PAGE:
Welcome to the LiCOR guide to drama. This module has been divided into the three units listed below. If you are visiting this module for the first time, we recommend you proceed through each of these units in numerical order. Otherwise, feel free to follow your own itinerary.

1. Speeches, in written form and with a view on how they can be performed.
2. Stage directions and action, with an eye to how movement interacts with speech.
3. Genre, with a focus on how speeches and action are framed in different ways by different genres and media, in different times and places.

What is drama?

Simply put, drama is a written form that in some way or other involves performance. To read, say, a theatrical play or a manuscript for an episode of a TV show is therefore fundamentally different from reading a novel or a poem. A piece of dramatic text has a double identity: it is something that can be read, understood and interpreted as a piece of writing, but its purpose is almost invariably for it to be performed. When we read and write about drama we must keep this double identity in mind.

This means that when we ‘read’ drama, we might be analyzing a piece of writing (which is designed to be performed); a recorded performance of play, or a film, or an episode of a TV show (which are all based on written scripts) – or sometimes we will look at both writing and action, in order to compare one with the other. Recorded drama and written drama, then, are very different (yet intimately related) forms, that we need to approach in different ways to make sense of them.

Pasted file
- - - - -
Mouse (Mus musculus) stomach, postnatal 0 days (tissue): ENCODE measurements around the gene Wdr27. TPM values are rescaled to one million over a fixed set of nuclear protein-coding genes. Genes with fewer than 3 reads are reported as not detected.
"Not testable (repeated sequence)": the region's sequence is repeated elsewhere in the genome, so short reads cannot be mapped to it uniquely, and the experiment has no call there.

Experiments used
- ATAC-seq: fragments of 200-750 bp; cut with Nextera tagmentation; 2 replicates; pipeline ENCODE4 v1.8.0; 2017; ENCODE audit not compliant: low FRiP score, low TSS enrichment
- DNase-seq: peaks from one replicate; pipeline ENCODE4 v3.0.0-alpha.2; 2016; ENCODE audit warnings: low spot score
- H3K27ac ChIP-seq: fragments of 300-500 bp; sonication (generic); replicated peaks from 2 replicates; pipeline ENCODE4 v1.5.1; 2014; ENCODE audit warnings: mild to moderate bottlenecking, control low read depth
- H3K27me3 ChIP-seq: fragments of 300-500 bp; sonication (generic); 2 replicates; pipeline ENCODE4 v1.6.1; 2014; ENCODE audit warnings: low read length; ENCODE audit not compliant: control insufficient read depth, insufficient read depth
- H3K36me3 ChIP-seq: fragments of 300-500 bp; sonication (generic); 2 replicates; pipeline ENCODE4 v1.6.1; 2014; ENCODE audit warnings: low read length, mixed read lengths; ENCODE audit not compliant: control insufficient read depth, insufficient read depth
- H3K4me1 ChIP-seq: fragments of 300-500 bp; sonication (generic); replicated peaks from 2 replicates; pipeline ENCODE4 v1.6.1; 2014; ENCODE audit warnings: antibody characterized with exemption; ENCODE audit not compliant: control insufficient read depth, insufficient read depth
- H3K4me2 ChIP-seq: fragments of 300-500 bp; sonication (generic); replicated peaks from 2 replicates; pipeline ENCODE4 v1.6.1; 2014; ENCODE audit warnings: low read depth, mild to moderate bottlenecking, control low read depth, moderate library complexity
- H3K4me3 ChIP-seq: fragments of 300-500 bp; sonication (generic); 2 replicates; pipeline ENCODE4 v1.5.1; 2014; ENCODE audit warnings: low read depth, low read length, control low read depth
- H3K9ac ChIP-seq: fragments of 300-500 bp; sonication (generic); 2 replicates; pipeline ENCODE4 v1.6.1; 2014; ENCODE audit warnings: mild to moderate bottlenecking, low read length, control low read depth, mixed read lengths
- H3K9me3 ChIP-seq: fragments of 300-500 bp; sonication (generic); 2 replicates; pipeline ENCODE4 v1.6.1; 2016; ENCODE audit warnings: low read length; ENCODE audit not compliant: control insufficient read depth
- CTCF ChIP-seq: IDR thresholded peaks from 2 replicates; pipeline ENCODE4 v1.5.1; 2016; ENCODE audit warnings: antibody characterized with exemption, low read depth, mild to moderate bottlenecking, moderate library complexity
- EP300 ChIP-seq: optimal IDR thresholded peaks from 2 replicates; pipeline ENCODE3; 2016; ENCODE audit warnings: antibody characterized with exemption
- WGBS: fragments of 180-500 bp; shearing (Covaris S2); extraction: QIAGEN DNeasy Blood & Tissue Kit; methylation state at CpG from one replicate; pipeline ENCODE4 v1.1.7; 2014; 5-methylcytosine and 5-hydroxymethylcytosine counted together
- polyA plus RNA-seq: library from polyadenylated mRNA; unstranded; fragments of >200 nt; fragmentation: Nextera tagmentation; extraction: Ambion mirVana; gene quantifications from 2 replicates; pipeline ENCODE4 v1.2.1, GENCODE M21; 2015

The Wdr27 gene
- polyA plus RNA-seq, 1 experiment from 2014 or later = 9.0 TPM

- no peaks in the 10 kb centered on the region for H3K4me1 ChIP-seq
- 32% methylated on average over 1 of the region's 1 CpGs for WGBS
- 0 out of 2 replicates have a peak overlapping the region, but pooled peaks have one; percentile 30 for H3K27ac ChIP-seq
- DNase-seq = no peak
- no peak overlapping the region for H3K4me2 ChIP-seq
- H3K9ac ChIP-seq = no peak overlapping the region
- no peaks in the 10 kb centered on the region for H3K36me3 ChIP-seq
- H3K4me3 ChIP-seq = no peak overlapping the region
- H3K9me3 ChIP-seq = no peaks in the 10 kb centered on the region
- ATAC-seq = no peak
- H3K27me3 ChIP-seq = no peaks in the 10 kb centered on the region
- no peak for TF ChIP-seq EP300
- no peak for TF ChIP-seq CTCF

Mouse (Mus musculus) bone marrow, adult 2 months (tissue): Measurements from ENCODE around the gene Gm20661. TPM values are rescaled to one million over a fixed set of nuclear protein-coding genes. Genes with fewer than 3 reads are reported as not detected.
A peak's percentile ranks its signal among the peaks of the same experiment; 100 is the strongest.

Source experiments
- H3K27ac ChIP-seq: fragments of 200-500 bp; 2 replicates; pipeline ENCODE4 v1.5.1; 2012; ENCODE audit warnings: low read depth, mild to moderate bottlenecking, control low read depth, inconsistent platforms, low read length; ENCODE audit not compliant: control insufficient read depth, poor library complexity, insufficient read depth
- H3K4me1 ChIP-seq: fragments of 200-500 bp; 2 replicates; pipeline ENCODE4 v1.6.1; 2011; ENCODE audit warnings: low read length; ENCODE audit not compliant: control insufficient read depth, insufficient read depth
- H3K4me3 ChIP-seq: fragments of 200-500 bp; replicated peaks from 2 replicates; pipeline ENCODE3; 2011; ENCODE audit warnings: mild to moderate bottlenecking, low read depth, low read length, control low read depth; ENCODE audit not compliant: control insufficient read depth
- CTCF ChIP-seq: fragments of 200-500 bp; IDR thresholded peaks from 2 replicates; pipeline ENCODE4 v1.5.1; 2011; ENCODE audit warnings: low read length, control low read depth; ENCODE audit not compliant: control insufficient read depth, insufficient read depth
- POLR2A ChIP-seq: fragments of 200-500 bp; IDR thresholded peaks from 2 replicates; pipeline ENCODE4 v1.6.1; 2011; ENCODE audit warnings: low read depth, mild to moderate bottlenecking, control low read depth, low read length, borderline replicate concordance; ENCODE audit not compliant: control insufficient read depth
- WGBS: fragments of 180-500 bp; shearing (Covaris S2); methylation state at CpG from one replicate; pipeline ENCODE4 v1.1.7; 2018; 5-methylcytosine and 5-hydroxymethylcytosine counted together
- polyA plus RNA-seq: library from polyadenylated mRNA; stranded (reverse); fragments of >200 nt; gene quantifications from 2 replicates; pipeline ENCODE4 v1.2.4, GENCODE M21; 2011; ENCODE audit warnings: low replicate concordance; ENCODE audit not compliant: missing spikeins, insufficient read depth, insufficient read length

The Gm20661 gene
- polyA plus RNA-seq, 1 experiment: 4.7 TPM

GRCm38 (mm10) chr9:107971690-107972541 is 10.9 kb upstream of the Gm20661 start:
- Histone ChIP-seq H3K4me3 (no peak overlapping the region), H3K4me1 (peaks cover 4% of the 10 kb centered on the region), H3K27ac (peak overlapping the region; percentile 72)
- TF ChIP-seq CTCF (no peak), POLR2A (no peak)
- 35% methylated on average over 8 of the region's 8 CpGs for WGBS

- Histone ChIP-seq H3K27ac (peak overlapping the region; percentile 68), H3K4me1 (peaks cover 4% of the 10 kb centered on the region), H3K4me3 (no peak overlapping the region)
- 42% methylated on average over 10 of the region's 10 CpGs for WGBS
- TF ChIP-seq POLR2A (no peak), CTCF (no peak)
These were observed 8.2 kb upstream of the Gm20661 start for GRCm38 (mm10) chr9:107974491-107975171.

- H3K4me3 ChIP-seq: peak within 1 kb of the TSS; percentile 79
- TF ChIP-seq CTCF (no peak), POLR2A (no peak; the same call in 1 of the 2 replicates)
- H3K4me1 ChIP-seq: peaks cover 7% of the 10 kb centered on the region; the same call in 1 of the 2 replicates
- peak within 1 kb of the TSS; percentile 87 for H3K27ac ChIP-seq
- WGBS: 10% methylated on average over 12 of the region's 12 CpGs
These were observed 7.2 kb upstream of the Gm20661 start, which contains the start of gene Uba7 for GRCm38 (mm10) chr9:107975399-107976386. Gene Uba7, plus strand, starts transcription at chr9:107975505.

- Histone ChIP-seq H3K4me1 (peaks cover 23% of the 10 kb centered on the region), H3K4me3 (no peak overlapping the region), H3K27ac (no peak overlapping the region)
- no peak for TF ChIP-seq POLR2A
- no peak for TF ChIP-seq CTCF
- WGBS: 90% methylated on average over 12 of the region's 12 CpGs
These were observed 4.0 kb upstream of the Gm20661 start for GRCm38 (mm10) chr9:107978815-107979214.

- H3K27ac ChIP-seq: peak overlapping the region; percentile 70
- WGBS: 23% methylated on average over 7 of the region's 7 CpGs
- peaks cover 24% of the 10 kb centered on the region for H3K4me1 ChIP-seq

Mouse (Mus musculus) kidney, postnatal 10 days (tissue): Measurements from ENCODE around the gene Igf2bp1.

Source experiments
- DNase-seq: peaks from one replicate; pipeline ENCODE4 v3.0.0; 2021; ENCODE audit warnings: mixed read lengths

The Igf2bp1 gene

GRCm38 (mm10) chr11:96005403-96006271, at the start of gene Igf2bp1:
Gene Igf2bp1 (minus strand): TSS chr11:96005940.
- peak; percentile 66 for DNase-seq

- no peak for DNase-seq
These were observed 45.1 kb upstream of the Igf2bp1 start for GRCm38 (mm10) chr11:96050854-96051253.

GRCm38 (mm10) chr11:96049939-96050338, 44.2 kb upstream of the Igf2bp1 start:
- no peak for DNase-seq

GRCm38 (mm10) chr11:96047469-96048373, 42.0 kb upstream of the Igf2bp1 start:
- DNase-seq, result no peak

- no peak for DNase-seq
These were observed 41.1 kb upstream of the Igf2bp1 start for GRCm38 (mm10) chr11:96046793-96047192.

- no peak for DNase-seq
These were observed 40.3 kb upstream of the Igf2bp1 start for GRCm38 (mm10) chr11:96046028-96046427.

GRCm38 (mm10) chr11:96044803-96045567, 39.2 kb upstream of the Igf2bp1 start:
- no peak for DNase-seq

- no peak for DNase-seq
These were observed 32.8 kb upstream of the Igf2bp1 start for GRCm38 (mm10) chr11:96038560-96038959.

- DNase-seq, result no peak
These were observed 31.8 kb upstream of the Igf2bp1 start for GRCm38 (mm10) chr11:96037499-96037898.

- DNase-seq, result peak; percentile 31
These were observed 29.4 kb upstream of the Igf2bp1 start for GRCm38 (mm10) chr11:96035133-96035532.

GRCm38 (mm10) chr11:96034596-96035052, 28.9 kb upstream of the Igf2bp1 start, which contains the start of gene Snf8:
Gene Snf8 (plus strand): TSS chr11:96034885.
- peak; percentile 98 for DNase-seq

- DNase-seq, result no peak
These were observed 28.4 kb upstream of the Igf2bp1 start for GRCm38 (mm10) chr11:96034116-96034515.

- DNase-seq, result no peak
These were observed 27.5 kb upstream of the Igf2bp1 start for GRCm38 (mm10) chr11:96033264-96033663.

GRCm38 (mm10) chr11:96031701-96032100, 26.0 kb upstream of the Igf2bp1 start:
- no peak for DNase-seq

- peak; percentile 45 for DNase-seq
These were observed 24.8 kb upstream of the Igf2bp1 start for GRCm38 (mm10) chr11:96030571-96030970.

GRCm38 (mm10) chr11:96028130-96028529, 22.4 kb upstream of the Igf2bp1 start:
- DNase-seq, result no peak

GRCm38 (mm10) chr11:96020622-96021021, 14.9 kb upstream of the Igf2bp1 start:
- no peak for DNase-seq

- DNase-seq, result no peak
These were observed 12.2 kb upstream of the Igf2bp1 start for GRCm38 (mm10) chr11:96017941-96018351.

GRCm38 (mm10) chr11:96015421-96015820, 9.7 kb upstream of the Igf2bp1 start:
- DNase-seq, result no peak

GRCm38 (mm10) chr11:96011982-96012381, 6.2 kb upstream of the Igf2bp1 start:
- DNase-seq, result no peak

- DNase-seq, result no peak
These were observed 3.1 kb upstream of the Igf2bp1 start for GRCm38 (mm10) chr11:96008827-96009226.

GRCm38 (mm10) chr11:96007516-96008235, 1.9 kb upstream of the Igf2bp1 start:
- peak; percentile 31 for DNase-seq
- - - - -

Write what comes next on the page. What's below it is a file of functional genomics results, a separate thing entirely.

This video acts as an introduction to drama, and describes the main elements of drama that we will study in this module. Subtitles are available (click on “settings” to access them).

In drama, on the theatre stage, on film or on TV, it can be said that speech, action, and their framing are all parts of a dynamic whole, difficult to break down into its constituent parts. Yet, that is what we must do in this module.

Before you move on to look at speeches, stage directions and genres in more detail, it may be useful to look at this key to theatrical vocabulary.

If you prefer to study the units in numerical order, please click the link in the lower right-hand corner.

Next: Speeches